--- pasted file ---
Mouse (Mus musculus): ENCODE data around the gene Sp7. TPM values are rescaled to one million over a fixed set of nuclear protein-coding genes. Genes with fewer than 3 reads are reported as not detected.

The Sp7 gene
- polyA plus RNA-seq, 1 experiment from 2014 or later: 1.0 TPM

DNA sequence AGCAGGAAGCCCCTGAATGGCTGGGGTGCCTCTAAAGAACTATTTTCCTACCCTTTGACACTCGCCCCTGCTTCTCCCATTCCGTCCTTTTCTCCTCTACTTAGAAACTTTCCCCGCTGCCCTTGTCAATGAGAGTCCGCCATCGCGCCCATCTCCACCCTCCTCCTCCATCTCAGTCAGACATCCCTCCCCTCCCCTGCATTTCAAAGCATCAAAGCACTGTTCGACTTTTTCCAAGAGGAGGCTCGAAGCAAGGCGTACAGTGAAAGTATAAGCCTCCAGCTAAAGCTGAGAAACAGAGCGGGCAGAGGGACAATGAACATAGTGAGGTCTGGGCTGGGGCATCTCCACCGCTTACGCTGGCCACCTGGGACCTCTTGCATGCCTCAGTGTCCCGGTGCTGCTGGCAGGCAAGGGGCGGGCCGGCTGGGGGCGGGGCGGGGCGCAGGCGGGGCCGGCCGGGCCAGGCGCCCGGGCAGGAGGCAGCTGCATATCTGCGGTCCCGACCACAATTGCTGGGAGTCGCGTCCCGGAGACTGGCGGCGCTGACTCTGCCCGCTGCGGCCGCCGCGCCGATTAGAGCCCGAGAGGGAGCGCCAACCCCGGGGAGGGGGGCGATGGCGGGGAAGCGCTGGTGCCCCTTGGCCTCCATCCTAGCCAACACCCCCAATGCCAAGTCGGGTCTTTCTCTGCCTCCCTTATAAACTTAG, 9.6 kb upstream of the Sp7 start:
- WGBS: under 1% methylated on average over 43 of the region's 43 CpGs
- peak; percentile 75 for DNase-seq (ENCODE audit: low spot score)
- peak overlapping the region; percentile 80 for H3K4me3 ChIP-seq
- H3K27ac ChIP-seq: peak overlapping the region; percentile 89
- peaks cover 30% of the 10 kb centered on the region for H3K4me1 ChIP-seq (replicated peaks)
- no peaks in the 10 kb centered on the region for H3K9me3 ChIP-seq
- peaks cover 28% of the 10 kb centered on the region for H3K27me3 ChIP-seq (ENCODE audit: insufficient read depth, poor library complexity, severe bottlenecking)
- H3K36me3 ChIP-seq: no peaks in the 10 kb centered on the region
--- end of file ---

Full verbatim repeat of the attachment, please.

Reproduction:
Mouse (Mus musculus): ENCODE data around the gene Sp7. TPM values are rescaled to one million over a fixed set of nuclear protein-coding genes. Genes with fewer than 3 reads are reported as not detected.

The Sp7 gene
- polyA plus RNA-seq, 1 experiment from 2014 or later: 1.0 TPM

DNA sequence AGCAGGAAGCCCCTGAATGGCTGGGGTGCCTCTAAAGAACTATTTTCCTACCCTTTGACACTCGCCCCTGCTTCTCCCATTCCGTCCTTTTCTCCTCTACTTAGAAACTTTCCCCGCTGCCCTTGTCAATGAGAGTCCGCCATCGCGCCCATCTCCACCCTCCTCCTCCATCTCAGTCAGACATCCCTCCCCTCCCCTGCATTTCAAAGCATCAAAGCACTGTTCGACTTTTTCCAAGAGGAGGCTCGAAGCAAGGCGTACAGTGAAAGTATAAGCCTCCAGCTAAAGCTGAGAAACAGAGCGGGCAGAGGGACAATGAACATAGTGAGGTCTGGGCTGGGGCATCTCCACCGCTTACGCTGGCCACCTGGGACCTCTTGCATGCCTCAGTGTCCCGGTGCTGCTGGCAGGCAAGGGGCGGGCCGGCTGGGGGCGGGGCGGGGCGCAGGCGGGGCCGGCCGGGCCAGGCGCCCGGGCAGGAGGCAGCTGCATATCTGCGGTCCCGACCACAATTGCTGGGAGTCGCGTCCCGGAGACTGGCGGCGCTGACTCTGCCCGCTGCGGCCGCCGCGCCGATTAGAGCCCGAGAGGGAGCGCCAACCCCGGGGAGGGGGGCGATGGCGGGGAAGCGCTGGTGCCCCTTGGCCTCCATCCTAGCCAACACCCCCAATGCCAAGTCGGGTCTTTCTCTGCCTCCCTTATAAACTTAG, 9.6 kb upstream of the Sp7 start:
- WGBS: under 1% methylated on average over 43 of the region's 43 CpGs
- peak; percentile 75 for DNase-seq (ENCODE audit: low spot score)
- peak overlapping the region; percentile 80 for H3K4me3 ChIP-seq
- H3K27ac ChIP-seq: peak overlapping the region; percentile 89
- peaks cover 30% of the 10 kb centered on the region for H3K4me1 ChIP-seq (replicated peaks)
- no peaks in the 10 kb centered on the region for H3K9me3 ChIP-seq
- peaks cover 28% of the 10 kb centered on the region for H3K27me3 ChIP-seq (ENCODE audit: insufficient read depth, poor library complexity, severe bottlenecking)
- H3K36me3 ChIP-seq: no peaks in the 10 kb centered on the region